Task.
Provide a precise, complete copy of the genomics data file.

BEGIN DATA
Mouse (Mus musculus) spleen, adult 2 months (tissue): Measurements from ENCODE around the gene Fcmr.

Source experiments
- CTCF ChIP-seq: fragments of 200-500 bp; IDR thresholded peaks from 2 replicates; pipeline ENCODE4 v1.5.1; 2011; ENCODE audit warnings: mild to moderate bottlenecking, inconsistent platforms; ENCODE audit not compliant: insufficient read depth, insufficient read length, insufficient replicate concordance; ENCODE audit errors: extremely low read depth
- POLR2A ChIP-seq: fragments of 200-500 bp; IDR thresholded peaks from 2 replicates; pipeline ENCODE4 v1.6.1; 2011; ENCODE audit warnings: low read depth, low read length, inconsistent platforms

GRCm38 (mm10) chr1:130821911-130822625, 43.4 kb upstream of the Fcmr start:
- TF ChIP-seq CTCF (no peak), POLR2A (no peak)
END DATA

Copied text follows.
Mouse (Mus musculus) spleen, adult 2 months (tissue): Measurements from ENCODE around the gene Fcmr.

Source experiments
- CTCF ChIP-seq: fragments of 200-500 bp; IDR thresholded peaks from 2 replicates; pipeline ENCODE4 v1.5.1; 2011; ENCODE audit warnings: mild to moderate bottlenecking, inconsistent platforms; ENCODE audit not compliant: insufficient read depth, insufficient read length, insufficient replicate concordance; ENCODE audit errors: extremely low read depth
- POLR2A ChIP-seq: fragments of 200-500 bp; IDR thresholded peaks from 2 replicates; pipeline ENCODE4 v1.6.1; 2011; ENCODE audit warnings: low read depth, low read length, inconsistent platforms

GRCm38 (mm10) chr1:130821911-130822625, 43.4 kb upstream of the Fcmr start:
- TF ChIP-seq CTCF (no peak), POLR2A (no peak)